Commercial Exportation of Boas from Peru
In 1975, Peru ratified CITES. It is an agreement among governments to ensure that international trade in listed wild flora and fauna does not threaten their survival.
Peruvian boas are listed in Appendix II of CITES and therefore their exportation has been restricted. The CITES authority of Peru banned their commercial exportation indefinitely until Captive Breeding, through its pioneering efforts with the Ministry of Agriculture, made Peruvian boas available again for commerce in 1997.
The Pioneering Years (1992 – 1997)
Captive Breeding was founded in 1992 in Iquitos, Peru by Ryan Richards. He became the first to pioneer snake breeding in Peru. Three difficult objectives were accomplished during these five years:
The first was to acquire authorization from INRENA, the Wildlife and CITES authority of Peru to establish and administer a breeding facility for Peruvian wildlife. A resolution was signed by the Chief of INRENA and published in the country’s legal newspaper.
The second was to acquire authorization from the Ministry of Agriculture for the custody and use of Boa constrictor, Corallus caninus and Epicrates cenchria for cultural, scientific and commercial purposes. Resolutions were signed by Ministers of Agriculture and were also published in the country’s legal newspaper.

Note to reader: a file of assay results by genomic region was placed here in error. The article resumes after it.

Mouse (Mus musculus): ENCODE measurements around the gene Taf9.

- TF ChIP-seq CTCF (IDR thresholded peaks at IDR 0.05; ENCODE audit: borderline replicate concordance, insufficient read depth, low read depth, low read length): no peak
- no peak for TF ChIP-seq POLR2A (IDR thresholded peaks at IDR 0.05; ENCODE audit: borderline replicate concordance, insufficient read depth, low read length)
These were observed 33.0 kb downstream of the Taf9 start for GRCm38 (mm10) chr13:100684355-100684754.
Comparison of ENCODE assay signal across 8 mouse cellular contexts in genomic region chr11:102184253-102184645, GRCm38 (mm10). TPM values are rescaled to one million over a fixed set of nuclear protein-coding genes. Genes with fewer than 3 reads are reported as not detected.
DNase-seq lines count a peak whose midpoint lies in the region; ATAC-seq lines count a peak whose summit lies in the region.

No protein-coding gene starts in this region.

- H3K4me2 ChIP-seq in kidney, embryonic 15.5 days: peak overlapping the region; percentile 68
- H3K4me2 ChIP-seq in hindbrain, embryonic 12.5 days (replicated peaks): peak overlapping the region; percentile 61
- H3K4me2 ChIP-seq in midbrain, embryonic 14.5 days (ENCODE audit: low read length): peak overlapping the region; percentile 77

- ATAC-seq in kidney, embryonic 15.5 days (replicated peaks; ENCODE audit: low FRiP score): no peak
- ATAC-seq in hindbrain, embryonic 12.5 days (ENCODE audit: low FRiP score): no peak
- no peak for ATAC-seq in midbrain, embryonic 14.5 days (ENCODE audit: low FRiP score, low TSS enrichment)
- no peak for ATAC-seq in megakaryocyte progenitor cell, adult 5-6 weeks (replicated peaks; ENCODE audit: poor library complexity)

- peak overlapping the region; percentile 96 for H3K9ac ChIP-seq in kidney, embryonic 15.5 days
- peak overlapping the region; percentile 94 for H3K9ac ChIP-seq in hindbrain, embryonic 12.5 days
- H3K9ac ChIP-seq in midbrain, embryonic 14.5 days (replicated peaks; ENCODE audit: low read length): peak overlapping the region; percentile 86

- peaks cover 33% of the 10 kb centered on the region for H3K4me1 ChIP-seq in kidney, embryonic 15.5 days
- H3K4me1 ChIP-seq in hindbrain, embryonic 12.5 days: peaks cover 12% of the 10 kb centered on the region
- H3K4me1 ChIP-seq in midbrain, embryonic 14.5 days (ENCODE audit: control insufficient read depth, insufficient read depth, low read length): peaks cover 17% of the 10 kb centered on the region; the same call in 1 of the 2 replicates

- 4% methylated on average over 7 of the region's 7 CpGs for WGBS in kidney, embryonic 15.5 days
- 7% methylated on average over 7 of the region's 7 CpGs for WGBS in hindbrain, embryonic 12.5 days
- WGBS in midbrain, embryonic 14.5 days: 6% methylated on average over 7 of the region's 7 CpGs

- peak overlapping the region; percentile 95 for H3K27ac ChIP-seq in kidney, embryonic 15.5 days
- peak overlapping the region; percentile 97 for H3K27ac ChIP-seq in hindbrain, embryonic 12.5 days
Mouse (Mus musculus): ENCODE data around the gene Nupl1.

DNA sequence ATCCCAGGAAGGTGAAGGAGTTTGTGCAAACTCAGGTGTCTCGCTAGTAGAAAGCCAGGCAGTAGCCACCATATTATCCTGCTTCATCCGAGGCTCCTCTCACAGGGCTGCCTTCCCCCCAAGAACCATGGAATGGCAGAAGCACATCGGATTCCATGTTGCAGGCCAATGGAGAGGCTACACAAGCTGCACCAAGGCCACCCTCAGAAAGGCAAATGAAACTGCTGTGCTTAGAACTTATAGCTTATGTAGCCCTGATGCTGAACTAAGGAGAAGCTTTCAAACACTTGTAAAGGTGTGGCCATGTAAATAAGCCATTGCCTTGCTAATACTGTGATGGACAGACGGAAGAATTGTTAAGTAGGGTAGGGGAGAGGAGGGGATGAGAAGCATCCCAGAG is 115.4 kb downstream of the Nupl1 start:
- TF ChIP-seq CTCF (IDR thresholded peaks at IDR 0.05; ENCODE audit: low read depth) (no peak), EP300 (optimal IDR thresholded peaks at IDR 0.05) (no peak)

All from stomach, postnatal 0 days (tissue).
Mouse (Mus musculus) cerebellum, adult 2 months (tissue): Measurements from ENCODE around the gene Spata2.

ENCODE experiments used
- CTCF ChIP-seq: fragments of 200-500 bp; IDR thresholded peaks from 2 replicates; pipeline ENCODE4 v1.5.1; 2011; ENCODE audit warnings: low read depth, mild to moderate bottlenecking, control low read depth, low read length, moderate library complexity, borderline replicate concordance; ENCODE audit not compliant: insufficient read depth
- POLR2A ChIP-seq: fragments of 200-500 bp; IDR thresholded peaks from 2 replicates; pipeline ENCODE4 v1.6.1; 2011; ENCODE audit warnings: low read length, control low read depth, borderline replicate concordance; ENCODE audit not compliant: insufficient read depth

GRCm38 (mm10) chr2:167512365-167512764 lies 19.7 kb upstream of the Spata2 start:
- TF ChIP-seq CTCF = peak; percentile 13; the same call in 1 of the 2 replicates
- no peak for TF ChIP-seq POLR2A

The third was to export product with a CITES permit. Since no CITES permit had been issued since 1975 for the commercial exportation of boas. It was only God’s intervention that pushed the authorities to take that first step.
In 1997, we became the first to legally export boas with a CITES permit for commercial purposes since 1975.
The Difficult Years (1997 – 2005)
It was hit and miss breeding and selling snakes and therefore we could never make the operation into a viable business. Mother Nature didn’t cooperate. Worse, we didn’t have any experience in breeding snakes in the Amazon. Information published in North America on the subject was not helpful.
Experience became our teacher and the only question was if we could last long enough to profit from it. Trial and error was expensive and discouraging and it seemed that everything we did was wrong.
In 2005, the end was in sight. We were finished and were just waiting for the last Boa constrictor birth to wrap things up and call it quits.
The Rebuilding Years (2005 – 2014)
When the birth came in March of 2005, we were disappointed to see only ten Boa constrictors born. Nine of them had the classic saddles, but the one below was different.
Mother Nature rewarded us with one of her beautiful treasures. We decided to keep going and bred our good luck charm along the way.
We rebuilt the facility, revised the rodent breeding program including their diet, space requirements and methods of reproduction, we revised the snake breeding program including, optimum cage design, frequency of food, bedding material and better methods of reproduction.